This milestone of presenting Fairfax County’s first-ever countywide strategic plan does not mark the end of the process. In fact, it signifies the beginning of a new era, a new way to work, a new way to collaborate and a new way to think as we strive for efficient and effective service delivery. The strategic plan will be an ongoing process that prioritizes government planning and helps all community decision-makers and residents understand where we’re going together, how we are going to get there and what we plan to achieve. This proposed plan also will lead to other related work, such as reviewing the county’s Capital Improvement Program to ensure we are aligning large facility and infrastructure investments with desired outcomes.
For our community, I invite you to see yourself in this plan, provide feedback now and through the years, and track success (or where we’re falling short). This is a community plan, not just a government plan; it is a plan for all.
For our employees, you will be challenged to collaborate in new ways and think differently about addressing community issues. We need to move out of our departmental silos and instead work collectively to move the needle on indicators and implement strategies. The challenge is in front of us, the world has changed, we can no longer rest on our laurels.
For our Board of Supervisors, I’m excited to present this document to you, look forward to hearing your feedback and working with you to build upon previous successes for an even stronger future. Your insight and help developing our future priorities and goals will be key as we position ourselves financially to ensure greater successes as we “Shape the Future Together”.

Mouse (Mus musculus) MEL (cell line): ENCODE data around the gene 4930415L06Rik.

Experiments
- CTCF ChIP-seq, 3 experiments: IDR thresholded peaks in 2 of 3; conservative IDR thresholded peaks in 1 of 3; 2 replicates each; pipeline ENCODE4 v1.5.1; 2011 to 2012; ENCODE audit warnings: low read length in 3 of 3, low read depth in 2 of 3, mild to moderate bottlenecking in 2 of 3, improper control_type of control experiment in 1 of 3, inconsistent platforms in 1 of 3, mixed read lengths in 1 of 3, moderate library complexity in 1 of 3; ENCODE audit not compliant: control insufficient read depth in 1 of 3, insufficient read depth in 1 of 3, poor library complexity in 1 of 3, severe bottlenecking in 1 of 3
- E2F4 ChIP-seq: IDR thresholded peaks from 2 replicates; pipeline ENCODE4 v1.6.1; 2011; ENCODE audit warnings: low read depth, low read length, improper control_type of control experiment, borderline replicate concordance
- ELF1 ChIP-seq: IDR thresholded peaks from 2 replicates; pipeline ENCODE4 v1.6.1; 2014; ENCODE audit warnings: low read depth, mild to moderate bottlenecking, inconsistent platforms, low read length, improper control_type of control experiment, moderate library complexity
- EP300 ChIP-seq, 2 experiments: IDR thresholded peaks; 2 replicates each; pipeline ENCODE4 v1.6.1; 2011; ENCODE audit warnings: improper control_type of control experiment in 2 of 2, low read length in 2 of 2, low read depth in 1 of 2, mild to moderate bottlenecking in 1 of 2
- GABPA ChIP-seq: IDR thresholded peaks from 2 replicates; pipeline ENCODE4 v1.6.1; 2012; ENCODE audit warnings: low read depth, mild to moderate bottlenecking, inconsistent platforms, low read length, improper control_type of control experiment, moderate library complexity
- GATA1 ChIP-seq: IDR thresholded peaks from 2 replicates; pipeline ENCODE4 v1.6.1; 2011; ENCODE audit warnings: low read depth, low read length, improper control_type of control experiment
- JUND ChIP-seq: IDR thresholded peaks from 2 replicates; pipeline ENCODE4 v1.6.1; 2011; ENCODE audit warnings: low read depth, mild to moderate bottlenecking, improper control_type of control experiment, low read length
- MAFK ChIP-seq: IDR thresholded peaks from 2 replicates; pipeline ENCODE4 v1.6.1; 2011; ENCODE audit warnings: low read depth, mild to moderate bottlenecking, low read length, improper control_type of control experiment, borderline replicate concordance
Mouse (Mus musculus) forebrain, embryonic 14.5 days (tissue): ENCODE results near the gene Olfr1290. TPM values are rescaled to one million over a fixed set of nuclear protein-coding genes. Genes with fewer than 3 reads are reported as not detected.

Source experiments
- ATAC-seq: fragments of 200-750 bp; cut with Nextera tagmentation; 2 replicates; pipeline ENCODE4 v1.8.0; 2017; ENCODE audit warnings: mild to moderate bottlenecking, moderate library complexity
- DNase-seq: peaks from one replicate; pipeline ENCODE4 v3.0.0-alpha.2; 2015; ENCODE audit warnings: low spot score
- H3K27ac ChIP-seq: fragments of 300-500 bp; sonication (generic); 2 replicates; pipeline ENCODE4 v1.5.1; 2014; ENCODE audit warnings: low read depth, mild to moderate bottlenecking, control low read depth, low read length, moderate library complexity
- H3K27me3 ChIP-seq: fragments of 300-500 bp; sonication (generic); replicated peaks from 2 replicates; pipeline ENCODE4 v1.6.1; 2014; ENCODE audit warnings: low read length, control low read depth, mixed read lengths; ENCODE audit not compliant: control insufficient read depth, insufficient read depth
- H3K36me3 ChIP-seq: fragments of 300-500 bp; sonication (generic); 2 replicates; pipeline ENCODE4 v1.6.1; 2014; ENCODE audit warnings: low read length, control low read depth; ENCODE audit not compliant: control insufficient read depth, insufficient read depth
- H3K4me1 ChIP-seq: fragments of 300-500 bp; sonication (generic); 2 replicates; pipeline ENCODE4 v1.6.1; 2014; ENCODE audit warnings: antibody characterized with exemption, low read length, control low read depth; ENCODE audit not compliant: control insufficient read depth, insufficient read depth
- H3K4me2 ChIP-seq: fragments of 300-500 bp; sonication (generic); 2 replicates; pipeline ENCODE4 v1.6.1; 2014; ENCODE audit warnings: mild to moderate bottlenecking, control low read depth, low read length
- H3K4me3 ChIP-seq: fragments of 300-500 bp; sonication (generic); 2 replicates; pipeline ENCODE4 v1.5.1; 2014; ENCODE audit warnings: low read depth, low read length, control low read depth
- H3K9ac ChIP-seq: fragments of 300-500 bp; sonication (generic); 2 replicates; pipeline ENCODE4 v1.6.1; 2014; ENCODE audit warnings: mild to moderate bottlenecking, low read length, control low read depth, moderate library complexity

As I close this note, I’d be remiss if I didn’t thank the nine strategy teams that worked for nearly nine months drafting this plan. Your hard work, dedication and commitment to collaboration are noteworthy as a new way to work and deliver results to the community. Working together is a commitment we all should undertake. Without critics we never have success. I implore all to foster continued collaboration and continued flexibility in thinking, and most importantly, to be bold and think big as we move our county into the future.
On behalf of my Strategic Plan Steering Committee,
County Executive’s Strategic Plan Steering Committee
- Bryan Hill, County Executive
- Karla Bruce, Chief Equity Officer
- Tisha Deeghan, Deputy County Executive
- Rachel Flynn, Deputy County Executive
- Joseph Mondoro, Chief Financial Officer
- Dave Rohrer, Deputy County Executive
- Marty Smith, Chief Operating Officer, Fairfax County Public Schools
In January 2019, Fairfax County embarked on an effort to develop its first Countywide Strategic Plan. At the heart of the effort was the realization that Fairfax County needs to evolve and find new and innovative ways to serve the community. While the county overall enjoys enviable national rankings in median income and school performance, as well as low crime rates and great parks, there are challenges that need to be addressed. Opportunity varies depending on who you are and where you live in the county, and there is a widening gap between those at the highest rungs of the economic ladder and those who struggle to get by; traffic congestion challenges the region’s economic and social vibrancy; higher rents and housing, taxes and other living costs threaten the ability for many to live here; and increased growth and urbanization strain our natural resources and built infrastructure.
The intent of this strategic plan is to define a vision for our community, to prioritize the actions to address the most critical challenges and to move us toward that vision.